Children attending the Juneau Tlingit and Haida Community Council Culture Camp dance in welcome of the newly restored Yax t&

Children attending the Juneau Tlingit and Haida Community Council Culture Camp dance in welcome of the newly restored Yax t&

Tlingit community welcomes restored totem pole at Auke Bay

  • By ERIN GRANGER
  • Sunday, June 18, 2017 8:38am
  • News

On a rainy Friday morning at Auke Recreation Area, members of the Juneau and Southeast Tlingit community welcomed the newly restored Yax té (Big Dipper) totem pole.

The pole had been taken down in 2010 to be restored after suffering damage from weather, insects and even bullet holes. The pole was returned to its original home at Auke Recreation Area on June 6 and welcomed by the family members of the original carver, Frank St. Claire.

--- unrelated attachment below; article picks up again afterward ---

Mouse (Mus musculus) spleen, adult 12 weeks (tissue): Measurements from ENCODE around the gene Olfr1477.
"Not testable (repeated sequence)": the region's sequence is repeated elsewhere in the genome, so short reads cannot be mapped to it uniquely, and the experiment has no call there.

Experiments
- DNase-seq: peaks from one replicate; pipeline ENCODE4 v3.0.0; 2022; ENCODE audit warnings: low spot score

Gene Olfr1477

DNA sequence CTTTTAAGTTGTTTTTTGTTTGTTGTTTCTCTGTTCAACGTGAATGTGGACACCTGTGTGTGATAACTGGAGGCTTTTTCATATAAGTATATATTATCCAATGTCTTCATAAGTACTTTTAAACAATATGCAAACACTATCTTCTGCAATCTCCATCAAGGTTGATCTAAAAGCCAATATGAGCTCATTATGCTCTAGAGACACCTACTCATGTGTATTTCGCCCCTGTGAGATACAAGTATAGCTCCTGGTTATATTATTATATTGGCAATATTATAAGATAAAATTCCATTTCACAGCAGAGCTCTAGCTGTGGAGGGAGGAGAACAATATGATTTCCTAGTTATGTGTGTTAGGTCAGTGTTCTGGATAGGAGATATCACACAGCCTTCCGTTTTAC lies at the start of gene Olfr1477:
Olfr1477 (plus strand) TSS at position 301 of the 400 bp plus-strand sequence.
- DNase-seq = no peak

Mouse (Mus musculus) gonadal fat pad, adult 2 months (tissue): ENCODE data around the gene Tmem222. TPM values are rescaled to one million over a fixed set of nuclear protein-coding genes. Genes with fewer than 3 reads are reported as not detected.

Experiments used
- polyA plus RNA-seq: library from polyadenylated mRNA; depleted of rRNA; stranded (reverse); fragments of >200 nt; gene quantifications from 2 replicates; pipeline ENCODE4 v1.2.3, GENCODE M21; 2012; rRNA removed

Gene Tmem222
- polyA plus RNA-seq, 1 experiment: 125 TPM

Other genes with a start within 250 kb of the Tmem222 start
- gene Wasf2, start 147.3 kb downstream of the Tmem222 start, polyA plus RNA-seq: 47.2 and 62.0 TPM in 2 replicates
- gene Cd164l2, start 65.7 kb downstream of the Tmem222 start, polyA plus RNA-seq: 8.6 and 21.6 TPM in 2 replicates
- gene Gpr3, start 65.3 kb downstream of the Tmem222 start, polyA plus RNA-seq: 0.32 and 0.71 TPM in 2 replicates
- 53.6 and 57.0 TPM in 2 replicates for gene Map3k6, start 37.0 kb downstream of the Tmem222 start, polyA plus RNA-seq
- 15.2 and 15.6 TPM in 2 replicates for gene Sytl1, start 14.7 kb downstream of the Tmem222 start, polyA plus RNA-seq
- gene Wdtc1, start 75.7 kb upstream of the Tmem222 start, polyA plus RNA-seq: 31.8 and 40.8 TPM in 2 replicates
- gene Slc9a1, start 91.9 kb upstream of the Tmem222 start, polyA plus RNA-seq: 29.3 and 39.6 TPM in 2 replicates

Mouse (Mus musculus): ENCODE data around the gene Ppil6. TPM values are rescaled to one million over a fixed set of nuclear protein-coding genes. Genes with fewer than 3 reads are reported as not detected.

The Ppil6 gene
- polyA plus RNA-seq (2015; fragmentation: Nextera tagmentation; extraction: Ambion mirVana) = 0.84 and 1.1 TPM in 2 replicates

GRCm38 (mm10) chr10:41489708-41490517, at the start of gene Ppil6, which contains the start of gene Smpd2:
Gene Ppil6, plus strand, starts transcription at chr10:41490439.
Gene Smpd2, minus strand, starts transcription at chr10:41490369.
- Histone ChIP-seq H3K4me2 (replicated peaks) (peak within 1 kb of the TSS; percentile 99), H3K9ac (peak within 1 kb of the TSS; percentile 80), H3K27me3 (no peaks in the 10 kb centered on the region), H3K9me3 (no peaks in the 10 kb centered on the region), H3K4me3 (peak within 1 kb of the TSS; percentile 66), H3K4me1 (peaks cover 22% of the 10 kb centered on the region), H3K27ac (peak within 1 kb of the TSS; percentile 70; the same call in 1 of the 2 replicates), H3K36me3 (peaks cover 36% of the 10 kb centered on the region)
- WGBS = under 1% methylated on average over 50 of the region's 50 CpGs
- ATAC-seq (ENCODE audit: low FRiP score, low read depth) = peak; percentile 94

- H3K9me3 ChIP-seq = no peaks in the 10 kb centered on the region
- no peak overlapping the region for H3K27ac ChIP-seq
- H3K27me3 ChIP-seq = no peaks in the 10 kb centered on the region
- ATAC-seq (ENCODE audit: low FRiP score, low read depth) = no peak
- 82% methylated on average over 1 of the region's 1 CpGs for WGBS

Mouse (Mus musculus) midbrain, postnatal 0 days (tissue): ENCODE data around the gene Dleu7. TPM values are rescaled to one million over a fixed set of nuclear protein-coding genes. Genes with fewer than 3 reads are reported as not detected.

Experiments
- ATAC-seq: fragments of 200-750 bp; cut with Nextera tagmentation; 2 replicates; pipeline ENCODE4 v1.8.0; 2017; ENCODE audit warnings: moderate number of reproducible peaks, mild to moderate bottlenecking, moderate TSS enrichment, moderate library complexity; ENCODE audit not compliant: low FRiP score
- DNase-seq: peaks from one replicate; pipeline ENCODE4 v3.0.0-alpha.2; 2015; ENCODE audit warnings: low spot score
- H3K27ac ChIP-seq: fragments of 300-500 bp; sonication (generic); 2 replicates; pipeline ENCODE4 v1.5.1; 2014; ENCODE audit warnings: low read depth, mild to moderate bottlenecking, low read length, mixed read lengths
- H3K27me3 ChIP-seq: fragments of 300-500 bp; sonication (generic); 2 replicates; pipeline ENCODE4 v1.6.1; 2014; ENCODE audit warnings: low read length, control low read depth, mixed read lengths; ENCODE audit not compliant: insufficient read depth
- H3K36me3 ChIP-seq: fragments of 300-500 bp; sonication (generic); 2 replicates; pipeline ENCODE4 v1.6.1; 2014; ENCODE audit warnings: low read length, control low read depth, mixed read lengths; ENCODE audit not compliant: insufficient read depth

The pole has been restored twice since its original carving in 1941. Wayne Price, a master carver from Haines, performed this most recent restoration. Price also enlisted the help of Fred Fulmer, a descendent of the original carver.

Fulmer spoke Friday morning during the public unveiling of the pole about how special it was to be a part of this project that held such close familial ties.

The unveiling ceremony was attended by members of the Juneau community as well as members of Juneau’s Tlingit community. The poles restoration was celebrated with guest speakers as well as song and dance.

The pole is now coated in a protective lacquer to avoid insect damage and sits on a metal stand to avoid rot caused by ground contact. The pole is owned by the U.S Forest Service but was restored and re-raised to honor the Áak’w Kwáan people who live in the area surrounding Auke Bay.

233; (Big Dipper) totem pole at the public unveiling of the pole on Friday morning. (Erin Granger | For the Juneau Empire)

233; (Big Dipper) totem pole at the public unveiling of the pole on Friday morning. (Erin Granger | For the Juneau Empire)

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